3) Does everyone drive 10 mi./ mo. in 4WD as a maintenance habit? Probably not... I am sure I may have gone over a month or have driven less than 10 miles a month in 4WD... The truck still shifts fine, but why not try and do what Toyota recommends?
     
  12. Jan 11, 2011 at 8:47 AM
    #12
    David K

    David K Well-Known Member

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    Hi Joe... when you engage 4WD (H4), the trasfer case 'locks' the front and rear driveshafts together. In a turn, they must rotate at different speeds (the front tires rotate more than the back in a turn). Just like using a clutch when shifting gears, you want the transfer case shifter to pop in and not 'bind' or grind (like if you shift without using the clutch.

    On dirt or slippery surfaces (icy pavement, etc.) there is enough slippage to turn in 4WD so there is little to no binding between the front and rear dirveshafts at the transfer case.

    Having your tires pointed straight when you engage 4WD will have the least amount of bind between the two driveshafts. If you are in a turn when you shift into 4WD, it probably won't go in until you straighten your tires anyway... so it can 'pop in'.

    The difference between 4WD (part time 4WD) and AWD (full time 4WD) is that there is a third or center differential at the transfer case that allows the two drive shafts to rotate at different speeds... so you can drive on dry pavement without any binding what-so-ever.
     
  13. Jan 11, 2011 at 8:52 AM
    #13
    JDMcompliant

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    Great info, David. Thanks. Repp'd
     
  14. Jan 11, 2011 at 9:00 AM
    #14
    mmadej87

    mmadej87 Mayday

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  15. Jan 11, 2011 at 9:05 AM
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    Fennywald

    Fennywald Betty Blue

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    I remember reading in the manual to drive 4wd 10 mi per month to keep every thing lubed up in the transfer case and all that..
     
  16. Jan 11, 2011 at 9:15 AM
    #16
    KenLyns

    KenLyns Lord of War

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    Binding only occurs in sharp (~ 90 deg) turns. Sweepers and lane changes are fine. So you can get on the highway, engage 4H, drive normally, get off the highway, and go back to 2H. Do it during your daily commute and you don't have to spend extra time on it.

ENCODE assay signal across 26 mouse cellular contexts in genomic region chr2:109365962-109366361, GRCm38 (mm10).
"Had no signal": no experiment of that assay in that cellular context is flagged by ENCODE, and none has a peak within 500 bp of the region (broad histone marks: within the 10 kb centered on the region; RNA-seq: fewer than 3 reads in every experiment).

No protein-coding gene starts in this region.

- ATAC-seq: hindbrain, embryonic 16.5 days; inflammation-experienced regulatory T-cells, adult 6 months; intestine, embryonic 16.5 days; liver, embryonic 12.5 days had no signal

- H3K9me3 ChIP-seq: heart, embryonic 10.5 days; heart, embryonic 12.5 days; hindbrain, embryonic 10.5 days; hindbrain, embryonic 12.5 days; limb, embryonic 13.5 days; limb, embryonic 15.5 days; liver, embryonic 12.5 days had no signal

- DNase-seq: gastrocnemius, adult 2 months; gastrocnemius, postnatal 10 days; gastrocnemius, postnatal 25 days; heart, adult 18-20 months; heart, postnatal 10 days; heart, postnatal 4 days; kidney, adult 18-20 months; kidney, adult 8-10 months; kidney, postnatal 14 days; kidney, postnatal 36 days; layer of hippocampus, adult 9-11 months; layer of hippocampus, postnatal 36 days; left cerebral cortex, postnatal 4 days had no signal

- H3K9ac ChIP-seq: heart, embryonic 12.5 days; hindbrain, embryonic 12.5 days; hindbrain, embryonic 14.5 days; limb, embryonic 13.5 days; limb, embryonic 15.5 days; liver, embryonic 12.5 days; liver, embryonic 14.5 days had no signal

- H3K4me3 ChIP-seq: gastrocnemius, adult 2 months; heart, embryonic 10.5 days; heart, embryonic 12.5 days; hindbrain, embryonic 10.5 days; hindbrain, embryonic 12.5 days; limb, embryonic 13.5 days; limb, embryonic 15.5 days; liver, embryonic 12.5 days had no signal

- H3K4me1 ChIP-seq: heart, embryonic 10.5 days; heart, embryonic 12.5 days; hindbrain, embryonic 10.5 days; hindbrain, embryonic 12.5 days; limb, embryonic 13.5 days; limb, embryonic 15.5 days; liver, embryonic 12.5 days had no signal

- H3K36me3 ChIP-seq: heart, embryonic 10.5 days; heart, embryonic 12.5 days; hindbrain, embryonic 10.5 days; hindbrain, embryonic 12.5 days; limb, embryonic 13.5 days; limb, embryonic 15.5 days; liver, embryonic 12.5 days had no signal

17. Jan 11, 2011 at 11:31 AM
    #17
    mrdinh

    mrdinh [OP] Active Member

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    i'm asking this 10mi/month on 4wd because was told from people around me that you should use 4wd on office roads, bad conditions only...dry pavement should not be turned on.

    i live in the city and most of the time its dry here...only the winter is crazy which have no probs with the 10mi thing...but not the rest of the year
     
  18. Jan 11, 2011 at 11:34 AM
    #18
    whippersnapper02

    whippersnapper02 Well-Known Member

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    Just try not to turn. Like pop it on the freeway under the 62 MPH maximum and go 10 miles. You can drive with it on and turn it off at any speed but you have to be under 62 to turn it on.
     
  19. Jan 13, 2011 at 8:14 AM
    #19
    mrdinh

    mrdinh [OP] Active Member

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    christian, can you use the HAC mode ie. with a tacoma manual transmission to prevent rolling backwards in a steep hill for normal driving?

    thanks for the vid..that helps!
     
  20. Jan 13, 2011 at 8:16 AM
    #20
    whippersnapper02

    whippersnapper02 Well-Known Member

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    HAC only comes in the autos.